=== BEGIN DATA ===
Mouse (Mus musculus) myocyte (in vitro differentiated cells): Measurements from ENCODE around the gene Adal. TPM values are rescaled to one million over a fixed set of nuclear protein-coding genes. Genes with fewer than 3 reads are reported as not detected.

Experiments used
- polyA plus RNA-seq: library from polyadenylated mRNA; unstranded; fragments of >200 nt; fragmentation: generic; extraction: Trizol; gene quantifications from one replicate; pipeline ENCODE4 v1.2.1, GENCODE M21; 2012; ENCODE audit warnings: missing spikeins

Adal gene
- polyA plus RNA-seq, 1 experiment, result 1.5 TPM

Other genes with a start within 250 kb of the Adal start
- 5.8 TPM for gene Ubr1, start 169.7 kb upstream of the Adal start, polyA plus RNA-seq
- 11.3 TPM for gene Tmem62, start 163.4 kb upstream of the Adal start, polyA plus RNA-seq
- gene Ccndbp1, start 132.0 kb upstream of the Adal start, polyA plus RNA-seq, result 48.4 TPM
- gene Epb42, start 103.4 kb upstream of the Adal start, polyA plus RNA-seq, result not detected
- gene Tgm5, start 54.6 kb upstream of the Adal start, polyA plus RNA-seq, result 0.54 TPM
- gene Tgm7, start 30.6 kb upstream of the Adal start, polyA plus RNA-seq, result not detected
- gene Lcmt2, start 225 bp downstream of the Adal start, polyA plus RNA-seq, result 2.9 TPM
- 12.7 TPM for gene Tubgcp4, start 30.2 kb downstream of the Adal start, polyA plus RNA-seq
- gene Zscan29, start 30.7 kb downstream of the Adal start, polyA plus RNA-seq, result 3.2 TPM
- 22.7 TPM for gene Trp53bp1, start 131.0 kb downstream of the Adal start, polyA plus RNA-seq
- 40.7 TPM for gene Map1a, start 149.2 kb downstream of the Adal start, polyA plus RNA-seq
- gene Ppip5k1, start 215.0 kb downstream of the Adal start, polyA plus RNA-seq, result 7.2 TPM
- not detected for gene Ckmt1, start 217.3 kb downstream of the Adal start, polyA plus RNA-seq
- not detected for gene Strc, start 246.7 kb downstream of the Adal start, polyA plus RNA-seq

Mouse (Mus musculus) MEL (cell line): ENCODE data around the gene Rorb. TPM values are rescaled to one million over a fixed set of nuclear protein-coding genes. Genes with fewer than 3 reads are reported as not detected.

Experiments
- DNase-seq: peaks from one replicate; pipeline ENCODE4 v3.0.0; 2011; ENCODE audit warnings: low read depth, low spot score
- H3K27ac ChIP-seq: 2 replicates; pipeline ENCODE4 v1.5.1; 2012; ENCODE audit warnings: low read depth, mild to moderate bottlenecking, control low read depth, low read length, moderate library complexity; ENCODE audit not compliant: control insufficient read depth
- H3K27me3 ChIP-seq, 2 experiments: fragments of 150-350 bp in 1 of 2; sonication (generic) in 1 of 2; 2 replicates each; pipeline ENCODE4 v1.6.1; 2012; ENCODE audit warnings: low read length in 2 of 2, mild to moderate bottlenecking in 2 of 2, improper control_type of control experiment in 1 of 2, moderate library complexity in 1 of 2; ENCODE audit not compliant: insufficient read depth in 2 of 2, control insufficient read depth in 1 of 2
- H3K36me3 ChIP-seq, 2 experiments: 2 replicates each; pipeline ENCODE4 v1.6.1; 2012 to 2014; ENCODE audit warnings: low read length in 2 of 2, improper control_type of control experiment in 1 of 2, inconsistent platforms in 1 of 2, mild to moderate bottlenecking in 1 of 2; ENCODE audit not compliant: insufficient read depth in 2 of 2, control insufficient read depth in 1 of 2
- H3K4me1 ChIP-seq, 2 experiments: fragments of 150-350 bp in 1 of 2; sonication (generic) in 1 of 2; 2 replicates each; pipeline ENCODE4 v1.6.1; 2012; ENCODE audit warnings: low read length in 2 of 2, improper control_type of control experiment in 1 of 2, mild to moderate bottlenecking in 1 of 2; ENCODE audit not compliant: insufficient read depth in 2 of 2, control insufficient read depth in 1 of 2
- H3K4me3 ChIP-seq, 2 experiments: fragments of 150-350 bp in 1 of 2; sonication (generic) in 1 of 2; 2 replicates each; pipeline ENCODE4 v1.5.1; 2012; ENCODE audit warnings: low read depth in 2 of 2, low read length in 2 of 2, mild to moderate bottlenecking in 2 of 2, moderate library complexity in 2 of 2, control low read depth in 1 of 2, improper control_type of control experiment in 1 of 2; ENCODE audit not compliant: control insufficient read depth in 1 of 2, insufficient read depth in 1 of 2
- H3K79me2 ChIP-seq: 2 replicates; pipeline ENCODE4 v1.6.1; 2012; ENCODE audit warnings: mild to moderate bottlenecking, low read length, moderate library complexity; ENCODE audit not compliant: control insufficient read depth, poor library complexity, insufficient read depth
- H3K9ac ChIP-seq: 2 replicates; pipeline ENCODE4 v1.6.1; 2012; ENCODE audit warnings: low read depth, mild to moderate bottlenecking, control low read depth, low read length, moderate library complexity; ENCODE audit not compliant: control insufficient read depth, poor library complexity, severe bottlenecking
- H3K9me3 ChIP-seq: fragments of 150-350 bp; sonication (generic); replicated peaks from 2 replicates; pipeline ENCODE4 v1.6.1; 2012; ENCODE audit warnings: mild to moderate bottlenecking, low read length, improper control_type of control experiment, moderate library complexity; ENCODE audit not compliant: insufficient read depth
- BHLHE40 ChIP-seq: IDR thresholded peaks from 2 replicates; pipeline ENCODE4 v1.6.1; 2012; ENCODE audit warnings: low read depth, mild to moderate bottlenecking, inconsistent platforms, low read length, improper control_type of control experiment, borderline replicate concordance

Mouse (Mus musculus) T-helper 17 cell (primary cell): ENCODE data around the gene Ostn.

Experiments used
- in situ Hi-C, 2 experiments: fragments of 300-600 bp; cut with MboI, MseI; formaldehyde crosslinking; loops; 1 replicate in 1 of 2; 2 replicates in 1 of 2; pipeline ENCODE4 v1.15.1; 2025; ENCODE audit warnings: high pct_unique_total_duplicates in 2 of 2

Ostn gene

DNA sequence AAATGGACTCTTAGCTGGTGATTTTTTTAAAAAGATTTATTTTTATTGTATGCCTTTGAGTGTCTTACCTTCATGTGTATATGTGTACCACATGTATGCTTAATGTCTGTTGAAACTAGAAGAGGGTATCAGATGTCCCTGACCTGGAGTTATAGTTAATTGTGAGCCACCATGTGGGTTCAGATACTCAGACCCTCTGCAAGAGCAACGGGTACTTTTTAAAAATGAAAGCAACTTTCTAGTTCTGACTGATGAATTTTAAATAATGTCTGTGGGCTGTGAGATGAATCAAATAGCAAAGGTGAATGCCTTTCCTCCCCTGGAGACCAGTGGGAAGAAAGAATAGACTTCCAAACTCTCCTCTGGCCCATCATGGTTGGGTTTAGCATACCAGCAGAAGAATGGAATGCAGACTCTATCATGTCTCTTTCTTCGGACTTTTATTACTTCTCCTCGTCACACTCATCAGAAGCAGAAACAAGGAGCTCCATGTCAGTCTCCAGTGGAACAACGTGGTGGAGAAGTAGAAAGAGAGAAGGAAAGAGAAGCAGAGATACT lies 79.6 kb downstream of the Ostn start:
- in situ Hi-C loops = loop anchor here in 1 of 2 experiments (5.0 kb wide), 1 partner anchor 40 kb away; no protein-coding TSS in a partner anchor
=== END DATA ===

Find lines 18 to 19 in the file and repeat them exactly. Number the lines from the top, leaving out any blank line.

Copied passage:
- gene Ppip5k1, start 215.0 kb downstream of the Adal start, polyA plus RNA-seq, result 7.2 TPM
- not detected for gene Ckmt1, start 217.3 kb downstream of the Adal start, polyA plus RNA-seq